In the last six months, US greenhouse company Gotham Greens has more than doubled its footprint by opening four new greenhouses. Newest in their 'collection' is the one in Denver. For decades the area next to an abandoned runway at the former Denver Stapleton Airport site had been sitting vacant. Only 3 years ago it was reopened as an urban marketplace and now the area is revived with the 30,000 square foot greenhouse. "We enjoy pursuing innovative adaptive reuse projects that can transform otherwise underutilized real estate into productive agriculture, whether on rooftops or at grade", says Viraj Puri, co-founder and CEO of Gotham Greens.
Lettuce on NFT
It's a remarkable sight in Denver, Colorado. Next to the 140,000 square foot building in which airplanes were formerly manufactured, a 30,000 square foot greenhouse has appeared. The glass & steel venture is equipped with an NFT-system from which annually 2 million heads of lettuce will be harvested, including two new lettuce varieties: Crispy Green Leaf and Rocky Mountain Crunch. These products will all find their way to grocery retailers across seven states, including Whole Foods Market, Choice Markets, Alfalfa’s and more.
Restaurant and foodservice customers
“We will also partner with restaurant and foodservice customers in the area and supply our products to restaurant and retail customers located at Stanley Marketplace as businesses begin to reopen”, says Viraj, something that has been impossible of course due to the COVID-outbreak. He adds how he never envisioned to open their Denver greenhouse during a global pandemic. “Our entire team worked extremely hard to commission this new greenhouse during the pandemic and we’re proud to be providing people across the country with healthy, fresh food options they can get excited about. Given the current pressures on our country’s food system, one thing is clear: the importance of strengthening our national food supply through decentralized, regional supply chains.”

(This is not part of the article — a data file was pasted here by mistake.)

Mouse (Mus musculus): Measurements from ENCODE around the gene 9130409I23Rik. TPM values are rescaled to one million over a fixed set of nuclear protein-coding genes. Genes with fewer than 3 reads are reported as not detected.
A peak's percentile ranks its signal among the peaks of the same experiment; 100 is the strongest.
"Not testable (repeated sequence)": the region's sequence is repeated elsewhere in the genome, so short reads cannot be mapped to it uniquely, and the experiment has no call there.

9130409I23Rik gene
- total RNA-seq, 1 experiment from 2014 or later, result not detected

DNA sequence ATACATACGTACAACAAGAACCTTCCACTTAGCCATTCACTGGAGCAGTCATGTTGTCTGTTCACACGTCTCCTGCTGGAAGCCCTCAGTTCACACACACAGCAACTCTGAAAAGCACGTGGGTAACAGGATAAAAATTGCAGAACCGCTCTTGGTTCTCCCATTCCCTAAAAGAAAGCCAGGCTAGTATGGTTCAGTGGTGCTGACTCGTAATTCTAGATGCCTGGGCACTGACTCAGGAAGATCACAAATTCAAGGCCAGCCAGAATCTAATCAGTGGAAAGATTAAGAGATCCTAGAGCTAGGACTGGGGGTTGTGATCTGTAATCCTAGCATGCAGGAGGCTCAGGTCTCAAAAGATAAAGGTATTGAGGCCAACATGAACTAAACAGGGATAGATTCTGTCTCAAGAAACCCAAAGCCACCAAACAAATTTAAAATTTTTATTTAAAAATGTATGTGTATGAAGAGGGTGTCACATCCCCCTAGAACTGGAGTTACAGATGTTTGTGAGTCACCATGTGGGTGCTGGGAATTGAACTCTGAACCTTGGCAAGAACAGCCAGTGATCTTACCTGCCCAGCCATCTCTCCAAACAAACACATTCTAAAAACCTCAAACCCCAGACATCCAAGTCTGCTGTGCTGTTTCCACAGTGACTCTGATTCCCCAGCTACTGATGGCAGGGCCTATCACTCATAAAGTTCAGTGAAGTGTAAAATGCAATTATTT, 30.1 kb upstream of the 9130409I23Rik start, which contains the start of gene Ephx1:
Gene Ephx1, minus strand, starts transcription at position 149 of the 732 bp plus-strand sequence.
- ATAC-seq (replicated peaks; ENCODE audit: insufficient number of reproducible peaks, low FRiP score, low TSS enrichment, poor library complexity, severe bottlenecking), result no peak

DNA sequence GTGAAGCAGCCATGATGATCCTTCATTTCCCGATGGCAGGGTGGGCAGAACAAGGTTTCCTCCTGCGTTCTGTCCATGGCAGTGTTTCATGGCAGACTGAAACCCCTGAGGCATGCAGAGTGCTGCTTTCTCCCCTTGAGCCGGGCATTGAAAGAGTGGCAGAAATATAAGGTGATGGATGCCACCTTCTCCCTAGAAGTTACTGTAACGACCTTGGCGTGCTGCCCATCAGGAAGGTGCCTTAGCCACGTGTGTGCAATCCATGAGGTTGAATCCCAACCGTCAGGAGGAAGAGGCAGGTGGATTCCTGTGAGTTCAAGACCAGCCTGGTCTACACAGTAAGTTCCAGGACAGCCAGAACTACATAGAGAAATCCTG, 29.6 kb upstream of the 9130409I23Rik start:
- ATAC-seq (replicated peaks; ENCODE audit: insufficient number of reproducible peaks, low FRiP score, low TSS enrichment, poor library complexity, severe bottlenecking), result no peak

That has been the vision of Gotham Greens from the start: ever since 2010, when they opened their first greenhouse in Brooklyn, New York, they’ve focused on delivering fresh, locally and sustainably grown produce to customers and our communities. Over the last couple of months they intensified their expansion, resulting in doubling their total growing acreage.
“We built four greenhouses between 2011 and 2015. Rather than focusing on rapid expansion at that point in time, we took a more thoughtful approach to ensure our business model could scale profitably and sustainably in multiple environments and geographies. That patient approach has now positioned and allowed us to scale rapidly sustainably”, says Viraj.
“In the past 6 months, we have more than doubled our footprint by opening four new greenhouses in a strategic and measured way. These include greenhouses in Providence, Rhode Island, Baltimore, Maryland, Chicago, Illinois, and now Denver, Colorado.” In total their annual production now grows to nearly 35 million heads of lettuce and distribution to more than 30 states nationwide.
According to Viraj, the end of the expansion is nowhere in sight. “Looking ahead, our goal is to bring our brand of high-quality, sustainably grown local produce and innovative greenhouses to more cities across the country.” In the past they selected quite some remarkable locations for this: on top of a grocery store, on a manufacturing plant or on the former site of a steel manufacturing plant for example. Viraj explains how a combination of factors drive their decisions for selecting these new locations.
“Customer market size opportunities, zoning, land conditions, and logistics and distribution access, just to name a few. Whether building in a rural area provides a bigger challenge? All greenhouse developments are challenging, and we are becoming more experienced with every subsequent project”, he says.
He adds that their business model has enabled them to remain nimble during these unprecedented times “Now more than ever, we are committed to delivering high-quality, long-lasting and nourishing produce to people when it’s needed most.”